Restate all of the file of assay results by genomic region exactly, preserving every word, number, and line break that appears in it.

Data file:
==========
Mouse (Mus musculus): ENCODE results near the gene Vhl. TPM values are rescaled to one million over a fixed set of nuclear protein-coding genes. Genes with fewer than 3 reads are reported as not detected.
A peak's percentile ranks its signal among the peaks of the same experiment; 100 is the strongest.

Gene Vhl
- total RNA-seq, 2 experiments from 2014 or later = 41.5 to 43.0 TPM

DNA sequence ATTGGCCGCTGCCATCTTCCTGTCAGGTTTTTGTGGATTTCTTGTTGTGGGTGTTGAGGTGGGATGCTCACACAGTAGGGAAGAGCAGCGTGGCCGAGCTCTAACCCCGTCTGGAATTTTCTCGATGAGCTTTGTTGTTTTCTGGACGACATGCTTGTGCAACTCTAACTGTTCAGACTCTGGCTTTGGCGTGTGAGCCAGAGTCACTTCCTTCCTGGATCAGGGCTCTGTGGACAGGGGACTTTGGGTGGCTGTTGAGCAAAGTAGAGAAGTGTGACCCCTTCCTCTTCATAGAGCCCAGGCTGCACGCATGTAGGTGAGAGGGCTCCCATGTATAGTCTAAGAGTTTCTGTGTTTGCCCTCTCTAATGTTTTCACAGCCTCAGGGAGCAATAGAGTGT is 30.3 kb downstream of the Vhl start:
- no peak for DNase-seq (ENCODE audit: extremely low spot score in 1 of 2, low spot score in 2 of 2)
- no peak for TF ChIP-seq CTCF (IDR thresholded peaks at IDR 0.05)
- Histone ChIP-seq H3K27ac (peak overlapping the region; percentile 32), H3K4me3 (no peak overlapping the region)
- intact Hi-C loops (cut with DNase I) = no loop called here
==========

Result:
Mouse (Mus musculus): ENCODE results near the gene Vhl. TPM values are rescaled to one million over a fixed set of nuclear protein-coding genes. Genes with fewer than 3 reads are reported as not detected.
A peak's percentile ranks its signal among the peaks of the same experiment; 100 is the strongest.

Gene Vhl
- total RNA-seq, 2 experiments from 2014 or later = 41.5 to 43.0 TPM

DNA sequence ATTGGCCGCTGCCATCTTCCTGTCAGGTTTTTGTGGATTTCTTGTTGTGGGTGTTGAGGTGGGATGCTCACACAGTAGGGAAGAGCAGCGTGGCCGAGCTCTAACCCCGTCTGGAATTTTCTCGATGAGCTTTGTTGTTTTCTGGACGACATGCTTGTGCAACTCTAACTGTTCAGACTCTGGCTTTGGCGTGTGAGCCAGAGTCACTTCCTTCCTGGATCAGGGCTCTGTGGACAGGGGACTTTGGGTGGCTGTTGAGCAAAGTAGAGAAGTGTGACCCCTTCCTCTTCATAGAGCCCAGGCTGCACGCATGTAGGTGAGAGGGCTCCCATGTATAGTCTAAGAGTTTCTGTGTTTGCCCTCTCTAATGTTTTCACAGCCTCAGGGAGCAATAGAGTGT is 30.3 kb downstream of the Vhl start:
- no peak for DNase-seq (ENCODE audit: extremely low spot score in 1 of 2, low spot score in 2 of 2)
- no peak for TF ChIP-seq CTCF (IDR thresholded peaks at IDR 0.05)
- Histone ChIP-seq H3K27ac (peak overlapping the region; percentile 32), H3K4me3 (no peak overlapping the region)
- intact Hi-C loops (cut with DNase I) = no loop called here